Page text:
My Story: Who I Am
I am a college professor, active community leader, lawyer, and a mom who believes that when we take a pragmatic approach to solving problems we create the kind of vital democracies capable of withstanding crisis and improving the lives of all. I live in Edina with my husband in our dream home -- an old house on the hill, in the woods, with a block full of children. We have two children who attend Edina public schools. My husband is a pediatric sports medicine physician and public health researcher, and I teach in the liberal arts department at the Minneapolis College of Art and Design.
Childhood: My Heroes
My beloved grandmother was a Japanese immigrant who instilled the values of independence, hard work, devotion to family, and tenacity. I saw firsthand the sorrows of being separated from loved ones by oceans, and deeply admired my grandmother's dignity in the face of discrimination. Knowing what she went through, I have dedicated myself to learning deeply about other cultures and people, and advocating for acceptance and inclusion.
I also grew up in a social worker's house where conversations with my dad about our duties to care for others was the dinner table talk. And I know first hand the tragic impacts that mental health has on families. My dad had to raise three girls on his own because my mother's mental health struggles made her a chaotic and abusive parent, a condition she developed in part because of the discrimination she faced in her childhood as a Japanese American. Hurt people hurt people is not just a cliche for me. My dad was able to care for us as a single parent because of a good public employee job. Dad didn't make enough for us to take vacations but we did have good health care and parental time off, and that made all the difference. When Covid-19 hit I begged him to do work remotely, but he told me that his clients were people abandoned by society -- many of them live month to month between homelessness and shelter and he would never stop showing up for them.
Both my grandma and my dad showed me that hard work is the most important way you show what you value, and in our family that is the people we love and the communities we care for.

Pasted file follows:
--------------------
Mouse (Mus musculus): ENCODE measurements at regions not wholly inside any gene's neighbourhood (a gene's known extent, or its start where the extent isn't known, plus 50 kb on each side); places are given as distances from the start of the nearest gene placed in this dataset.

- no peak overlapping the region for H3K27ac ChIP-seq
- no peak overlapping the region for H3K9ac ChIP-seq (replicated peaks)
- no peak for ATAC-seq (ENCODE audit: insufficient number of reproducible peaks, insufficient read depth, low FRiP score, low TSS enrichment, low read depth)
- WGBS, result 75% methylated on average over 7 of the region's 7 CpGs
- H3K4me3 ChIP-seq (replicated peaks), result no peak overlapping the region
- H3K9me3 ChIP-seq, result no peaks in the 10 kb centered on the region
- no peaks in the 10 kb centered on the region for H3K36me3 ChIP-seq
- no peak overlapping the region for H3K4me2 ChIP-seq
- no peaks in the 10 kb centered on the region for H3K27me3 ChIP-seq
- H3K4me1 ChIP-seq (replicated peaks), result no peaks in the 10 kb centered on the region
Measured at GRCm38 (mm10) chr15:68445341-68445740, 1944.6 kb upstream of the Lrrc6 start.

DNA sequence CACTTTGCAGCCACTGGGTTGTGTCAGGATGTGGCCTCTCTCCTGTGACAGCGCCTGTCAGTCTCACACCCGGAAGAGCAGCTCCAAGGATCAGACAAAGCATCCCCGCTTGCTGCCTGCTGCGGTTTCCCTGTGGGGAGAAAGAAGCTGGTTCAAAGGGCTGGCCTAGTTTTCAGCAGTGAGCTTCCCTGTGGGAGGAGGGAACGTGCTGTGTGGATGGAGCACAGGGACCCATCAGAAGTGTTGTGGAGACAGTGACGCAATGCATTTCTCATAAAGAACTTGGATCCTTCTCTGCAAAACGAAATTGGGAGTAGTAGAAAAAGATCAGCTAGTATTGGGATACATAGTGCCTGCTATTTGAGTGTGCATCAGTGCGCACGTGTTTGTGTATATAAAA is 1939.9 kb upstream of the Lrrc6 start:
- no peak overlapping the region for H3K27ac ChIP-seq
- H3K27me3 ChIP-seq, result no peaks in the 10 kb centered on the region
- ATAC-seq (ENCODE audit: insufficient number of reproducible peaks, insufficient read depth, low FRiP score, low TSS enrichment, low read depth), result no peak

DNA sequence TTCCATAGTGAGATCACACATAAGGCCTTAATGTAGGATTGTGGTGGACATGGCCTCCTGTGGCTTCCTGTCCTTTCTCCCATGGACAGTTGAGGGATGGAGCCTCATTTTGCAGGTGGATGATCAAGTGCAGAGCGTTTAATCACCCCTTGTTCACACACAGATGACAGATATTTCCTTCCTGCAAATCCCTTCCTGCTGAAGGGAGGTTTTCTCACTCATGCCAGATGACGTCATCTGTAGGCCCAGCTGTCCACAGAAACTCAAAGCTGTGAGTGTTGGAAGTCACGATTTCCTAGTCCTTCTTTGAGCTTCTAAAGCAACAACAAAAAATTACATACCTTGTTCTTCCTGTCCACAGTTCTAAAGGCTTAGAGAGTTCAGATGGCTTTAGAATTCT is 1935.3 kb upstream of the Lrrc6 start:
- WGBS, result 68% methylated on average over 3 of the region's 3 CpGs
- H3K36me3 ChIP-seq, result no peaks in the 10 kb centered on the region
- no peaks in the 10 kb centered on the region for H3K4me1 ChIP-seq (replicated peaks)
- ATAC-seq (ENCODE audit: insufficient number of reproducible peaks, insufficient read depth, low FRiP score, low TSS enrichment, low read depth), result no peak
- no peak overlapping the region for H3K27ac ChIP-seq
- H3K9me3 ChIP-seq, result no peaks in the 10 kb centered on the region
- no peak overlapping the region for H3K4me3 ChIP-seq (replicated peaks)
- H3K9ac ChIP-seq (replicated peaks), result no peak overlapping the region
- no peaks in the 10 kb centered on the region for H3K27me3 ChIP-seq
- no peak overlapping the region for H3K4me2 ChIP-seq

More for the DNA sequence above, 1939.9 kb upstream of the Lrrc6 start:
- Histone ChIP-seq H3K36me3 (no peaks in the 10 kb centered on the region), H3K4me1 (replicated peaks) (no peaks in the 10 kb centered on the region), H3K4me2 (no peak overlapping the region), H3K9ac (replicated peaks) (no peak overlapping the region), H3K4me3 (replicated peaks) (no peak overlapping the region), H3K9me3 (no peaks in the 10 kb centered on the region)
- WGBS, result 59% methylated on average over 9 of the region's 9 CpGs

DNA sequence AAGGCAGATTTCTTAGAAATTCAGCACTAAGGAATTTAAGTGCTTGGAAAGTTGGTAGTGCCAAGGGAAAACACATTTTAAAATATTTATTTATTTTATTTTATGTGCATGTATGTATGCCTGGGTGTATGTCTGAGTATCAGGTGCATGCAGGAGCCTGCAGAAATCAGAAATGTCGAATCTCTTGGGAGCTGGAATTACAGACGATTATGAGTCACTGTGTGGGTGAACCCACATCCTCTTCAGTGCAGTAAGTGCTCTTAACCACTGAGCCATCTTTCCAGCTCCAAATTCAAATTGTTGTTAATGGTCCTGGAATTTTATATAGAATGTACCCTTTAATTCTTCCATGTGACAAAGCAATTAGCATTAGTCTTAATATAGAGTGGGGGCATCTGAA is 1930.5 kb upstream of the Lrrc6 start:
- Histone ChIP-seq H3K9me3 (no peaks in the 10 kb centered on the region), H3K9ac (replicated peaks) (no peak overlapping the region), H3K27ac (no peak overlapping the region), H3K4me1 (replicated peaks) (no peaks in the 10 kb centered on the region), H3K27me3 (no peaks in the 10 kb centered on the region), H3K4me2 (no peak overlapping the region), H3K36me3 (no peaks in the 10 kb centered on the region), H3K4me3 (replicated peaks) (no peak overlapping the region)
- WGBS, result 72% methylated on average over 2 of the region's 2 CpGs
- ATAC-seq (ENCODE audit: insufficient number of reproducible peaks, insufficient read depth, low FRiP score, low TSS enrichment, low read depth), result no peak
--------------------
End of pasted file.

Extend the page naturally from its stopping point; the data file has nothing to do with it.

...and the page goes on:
I have an undergraduate degree in peace and conflict resolution from American University where I graduated from the Honors Program magna cum laude, worked for the Islamic Center for Peace, and lived in South Africa to learn about the truth and reconciliation commission. At the University of Colorado School of Law I served as editor for the International Environmental Law and Policy Journal, worked for the Natural Resources Center, and was named Federal Indian student attorney of the year. Afterwards I clerked for Justice Brian Boatright (CO Supreme Court) when he was a district court judge. Ultimately law school brought up more questions than answers for me, so I moved to Minneapolis for a PhD in comparative literature and cultural studies from the UMN where I examined the relationship between the atomic bombing of Hiroshima alongside the internment of Japanese Americans. Though I am not a brilliant linguist I do love learning other languages and have studied Spanish, Afrikaans, Xhosa, French, German, and can get around in Japanese.
Since becoming a mother I have dedicated myself to supporting my local community and gained a wide variety of experiences crucial for understanding the complex dynamics of local leadership:
I opened a bookstore and founded a neighborhood business association;
Led a volunteer support group for Planned Parenthood and was named the area Planned Parenthood volunteer of the year;
Helped launch the transformation of an unused railway into a mixed use trail;
Organized sexual violence bystander training for community members;
Advocated for pedestrian safety after a fatality;
Instituted restorative facilitation leadership training for my neighborhood board;
Was part of a team expanding organics recycling for neighbors in rental units;
Created a tenant-to-tenant conflict resolution funding program to prevent evictions;
Defended an urban community garden from pavement encroachment;
And participated in collaborative police reform with community elders and law enforcement leadership.
Before moving to Edina, we lived in the Uptown area of Minneapolis where I ran for city council, coming in second as a grassroots candidate in a competitive field of seven. Then as now, I urged voters to prioritize both police reform AND public safety, and to look for leadership that is courageous AND collaborative.
I currently serve as Board the Secretary for Soo Visual Art Center, and as Board Member for the non-profit Micro Grants. I am active in the Democratic Farmer Labor Party (DFL) as a member of the Asian American Caucus and as Vice Chair for the DFL Feminist Caucus. Previously I served as the Outreach and Inclusion Officer for SD61 and have developed relationships with local Somali American communities from my voter outreach and community inclusion efforts.